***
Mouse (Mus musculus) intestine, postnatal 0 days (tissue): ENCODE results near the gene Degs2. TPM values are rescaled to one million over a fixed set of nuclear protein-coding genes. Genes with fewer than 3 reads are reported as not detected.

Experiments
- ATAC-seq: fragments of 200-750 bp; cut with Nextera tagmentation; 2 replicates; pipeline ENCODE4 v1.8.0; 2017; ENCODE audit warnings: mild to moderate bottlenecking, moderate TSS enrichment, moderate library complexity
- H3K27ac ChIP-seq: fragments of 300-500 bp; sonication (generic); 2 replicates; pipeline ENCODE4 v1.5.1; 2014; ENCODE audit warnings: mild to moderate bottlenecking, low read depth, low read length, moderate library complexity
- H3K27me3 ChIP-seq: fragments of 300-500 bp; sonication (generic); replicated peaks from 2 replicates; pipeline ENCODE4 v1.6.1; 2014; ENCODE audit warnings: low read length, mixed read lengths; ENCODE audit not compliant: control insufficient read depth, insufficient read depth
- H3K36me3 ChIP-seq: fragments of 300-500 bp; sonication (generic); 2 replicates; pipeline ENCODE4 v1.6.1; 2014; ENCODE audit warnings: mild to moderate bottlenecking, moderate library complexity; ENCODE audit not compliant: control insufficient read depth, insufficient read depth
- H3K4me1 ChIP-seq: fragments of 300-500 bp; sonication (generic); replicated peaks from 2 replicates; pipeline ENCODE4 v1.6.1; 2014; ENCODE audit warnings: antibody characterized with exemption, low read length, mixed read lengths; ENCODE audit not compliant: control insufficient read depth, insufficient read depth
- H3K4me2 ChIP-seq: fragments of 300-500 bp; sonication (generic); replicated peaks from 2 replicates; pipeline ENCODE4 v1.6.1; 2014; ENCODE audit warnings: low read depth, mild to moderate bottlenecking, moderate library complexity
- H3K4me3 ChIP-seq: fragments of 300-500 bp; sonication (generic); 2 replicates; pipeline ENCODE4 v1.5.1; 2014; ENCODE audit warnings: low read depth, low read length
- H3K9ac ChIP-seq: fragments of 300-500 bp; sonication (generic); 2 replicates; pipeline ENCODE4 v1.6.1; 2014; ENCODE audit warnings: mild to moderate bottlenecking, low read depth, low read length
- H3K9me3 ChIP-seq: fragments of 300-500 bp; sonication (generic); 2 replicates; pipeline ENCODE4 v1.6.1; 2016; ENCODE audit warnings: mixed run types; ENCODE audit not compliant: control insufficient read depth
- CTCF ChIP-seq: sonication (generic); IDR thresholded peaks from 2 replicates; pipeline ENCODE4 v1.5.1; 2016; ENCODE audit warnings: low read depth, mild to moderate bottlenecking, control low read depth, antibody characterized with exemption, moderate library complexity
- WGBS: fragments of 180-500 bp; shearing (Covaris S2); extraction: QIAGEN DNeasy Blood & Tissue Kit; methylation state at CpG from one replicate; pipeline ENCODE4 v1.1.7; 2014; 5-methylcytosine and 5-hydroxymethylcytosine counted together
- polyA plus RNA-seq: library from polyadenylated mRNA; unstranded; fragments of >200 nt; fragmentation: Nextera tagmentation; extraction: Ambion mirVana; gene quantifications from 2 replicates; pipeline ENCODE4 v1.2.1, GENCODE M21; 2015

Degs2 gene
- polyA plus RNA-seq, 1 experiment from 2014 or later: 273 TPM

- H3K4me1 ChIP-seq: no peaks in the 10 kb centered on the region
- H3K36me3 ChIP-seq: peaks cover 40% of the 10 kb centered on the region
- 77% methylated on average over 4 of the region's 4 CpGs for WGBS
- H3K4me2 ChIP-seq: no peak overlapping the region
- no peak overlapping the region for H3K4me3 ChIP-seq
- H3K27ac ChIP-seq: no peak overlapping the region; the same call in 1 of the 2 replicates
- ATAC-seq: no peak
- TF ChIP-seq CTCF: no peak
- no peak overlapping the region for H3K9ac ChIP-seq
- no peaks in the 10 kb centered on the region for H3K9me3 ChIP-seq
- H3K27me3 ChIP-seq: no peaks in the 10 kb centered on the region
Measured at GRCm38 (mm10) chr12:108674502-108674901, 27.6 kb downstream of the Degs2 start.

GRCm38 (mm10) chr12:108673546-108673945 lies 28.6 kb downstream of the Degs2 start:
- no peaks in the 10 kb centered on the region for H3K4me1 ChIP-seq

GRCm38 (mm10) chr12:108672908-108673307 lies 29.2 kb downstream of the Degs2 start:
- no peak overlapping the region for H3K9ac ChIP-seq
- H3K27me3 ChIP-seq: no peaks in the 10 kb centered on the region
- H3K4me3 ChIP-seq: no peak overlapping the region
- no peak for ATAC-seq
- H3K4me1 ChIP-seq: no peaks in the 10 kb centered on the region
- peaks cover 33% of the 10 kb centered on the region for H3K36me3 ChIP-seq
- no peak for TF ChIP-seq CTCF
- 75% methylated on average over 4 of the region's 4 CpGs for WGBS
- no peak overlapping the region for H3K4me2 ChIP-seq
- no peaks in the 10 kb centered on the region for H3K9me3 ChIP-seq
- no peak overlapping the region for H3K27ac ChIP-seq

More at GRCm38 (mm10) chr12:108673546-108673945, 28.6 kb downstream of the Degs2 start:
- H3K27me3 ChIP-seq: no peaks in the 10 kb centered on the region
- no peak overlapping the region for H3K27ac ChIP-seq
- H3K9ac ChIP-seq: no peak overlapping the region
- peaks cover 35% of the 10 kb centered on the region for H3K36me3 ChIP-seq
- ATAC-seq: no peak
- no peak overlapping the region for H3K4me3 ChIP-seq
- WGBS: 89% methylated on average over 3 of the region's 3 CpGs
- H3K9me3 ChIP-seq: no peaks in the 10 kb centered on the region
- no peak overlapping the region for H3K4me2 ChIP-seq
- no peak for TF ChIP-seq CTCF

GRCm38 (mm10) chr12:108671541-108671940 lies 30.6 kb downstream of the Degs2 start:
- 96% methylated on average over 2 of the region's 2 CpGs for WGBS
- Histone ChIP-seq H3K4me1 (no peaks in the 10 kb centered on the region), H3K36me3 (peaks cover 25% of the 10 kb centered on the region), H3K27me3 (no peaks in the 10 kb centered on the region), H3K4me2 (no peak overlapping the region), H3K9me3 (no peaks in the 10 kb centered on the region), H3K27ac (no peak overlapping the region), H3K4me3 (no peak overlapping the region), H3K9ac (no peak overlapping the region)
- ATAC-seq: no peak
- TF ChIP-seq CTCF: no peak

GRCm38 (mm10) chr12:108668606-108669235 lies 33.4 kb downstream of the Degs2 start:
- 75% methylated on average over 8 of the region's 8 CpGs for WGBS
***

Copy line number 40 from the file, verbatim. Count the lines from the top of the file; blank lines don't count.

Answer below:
- no peak overlapping the region for H3K4me2 ChIP-seq